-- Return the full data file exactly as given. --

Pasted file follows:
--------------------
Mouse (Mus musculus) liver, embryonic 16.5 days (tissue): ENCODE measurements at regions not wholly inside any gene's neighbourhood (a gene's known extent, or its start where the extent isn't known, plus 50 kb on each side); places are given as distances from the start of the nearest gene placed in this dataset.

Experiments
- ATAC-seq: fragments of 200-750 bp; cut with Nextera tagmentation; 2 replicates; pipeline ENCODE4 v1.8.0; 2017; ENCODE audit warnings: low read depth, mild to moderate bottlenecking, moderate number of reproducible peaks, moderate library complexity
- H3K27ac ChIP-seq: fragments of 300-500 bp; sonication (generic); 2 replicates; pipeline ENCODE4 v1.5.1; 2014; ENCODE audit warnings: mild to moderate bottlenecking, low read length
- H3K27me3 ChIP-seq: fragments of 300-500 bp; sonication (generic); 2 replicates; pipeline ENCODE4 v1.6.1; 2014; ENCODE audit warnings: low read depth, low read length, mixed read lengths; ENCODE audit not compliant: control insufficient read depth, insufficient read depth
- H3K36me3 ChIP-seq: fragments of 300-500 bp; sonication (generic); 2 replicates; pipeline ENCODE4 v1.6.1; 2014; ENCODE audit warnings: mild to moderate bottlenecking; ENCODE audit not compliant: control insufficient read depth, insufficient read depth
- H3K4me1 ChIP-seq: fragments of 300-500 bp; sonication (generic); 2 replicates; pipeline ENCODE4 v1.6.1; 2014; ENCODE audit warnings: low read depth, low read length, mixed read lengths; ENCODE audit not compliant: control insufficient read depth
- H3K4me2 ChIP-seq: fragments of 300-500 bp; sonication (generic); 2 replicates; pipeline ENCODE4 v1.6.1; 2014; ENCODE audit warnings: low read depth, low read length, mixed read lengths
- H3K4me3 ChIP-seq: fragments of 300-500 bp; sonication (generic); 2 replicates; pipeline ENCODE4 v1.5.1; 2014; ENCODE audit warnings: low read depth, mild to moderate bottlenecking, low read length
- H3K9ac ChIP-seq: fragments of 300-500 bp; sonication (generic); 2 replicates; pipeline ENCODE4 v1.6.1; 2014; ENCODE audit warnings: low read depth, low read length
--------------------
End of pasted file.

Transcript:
Mouse (Mus musculus) liver, embryonic 16.5 days (tissue): ENCODE measurements at regions not wholly inside any gene's neighbourhood (a gene's known extent, or its start where the extent isn't known, plus 50 kb on each side); places are given as distances from the start of the nearest gene placed in this dataset.

Experiments
- ATAC-seq: fragments of 200-750 bp; cut with Nextera tagmentation; 2 replicates; pipeline ENCODE4 v1.8.0; 2017; ENCODE audit warnings: low read depth, mild to moderate bottlenecking, moderate number of reproducible peaks, moderate library complexity
- H3K27ac ChIP-seq: fragments of 300-500 bp; sonication (generic); 2 replicates; pipeline ENCODE4 v1.5.1; 2014; ENCODE audit warnings: mild to moderate bottlenecking, low read length
- H3K27me3 ChIP-seq: fragments of 300-500 bp; sonication (generic); 2 replicates; pipeline ENCODE4 v1.6.1; 2014; ENCODE audit warnings: low read depth, low read length, mixed read lengths; ENCODE audit not compliant: control insufficient read depth, insufficient read depth
- H3K36me3 ChIP-seq: fragments of 300-500 bp; sonication (generic); 2 replicates; pipeline ENCODE4 v1.6.1; 2014; ENCODE audit warnings: mild to moderate bottlenecking; ENCODE audit not compliant: control insufficient read depth, insufficient read depth
- H3K4me1 ChIP-seq: fragments of 300-500 bp; sonication (generic); 2 replicates; pipeline ENCODE4 v1.6.1; 2014; ENCODE audit warnings: low read depth, low read length, mixed read lengths; ENCODE audit not compliant: control insufficient read depth
- H3K4me2 ChIP-seq: fragments of 300-500 bp; sonication (generic); 2 replicates; pipeline ENCODE4 v1.6.1; 2014; ENCODE audit warnings: low read depth, low read length, mixed read lengths
- H3K4me3 ChIP-seq: fragments of 300-500 bp; sonication (generic); 2 replicates; pipeline ENCODE4 v1.5.1; 2014; ENCODE audit warnings: low read depth, mild to moderate bottlenecking, low read length
- H3K9ac ChIP-seq: fragments of 300-500 bp; sonication (generic); 2 replicates; pipeline ENCODE4 v1.6.1; 2014; ENCODE audit warnings: low read depth, low read length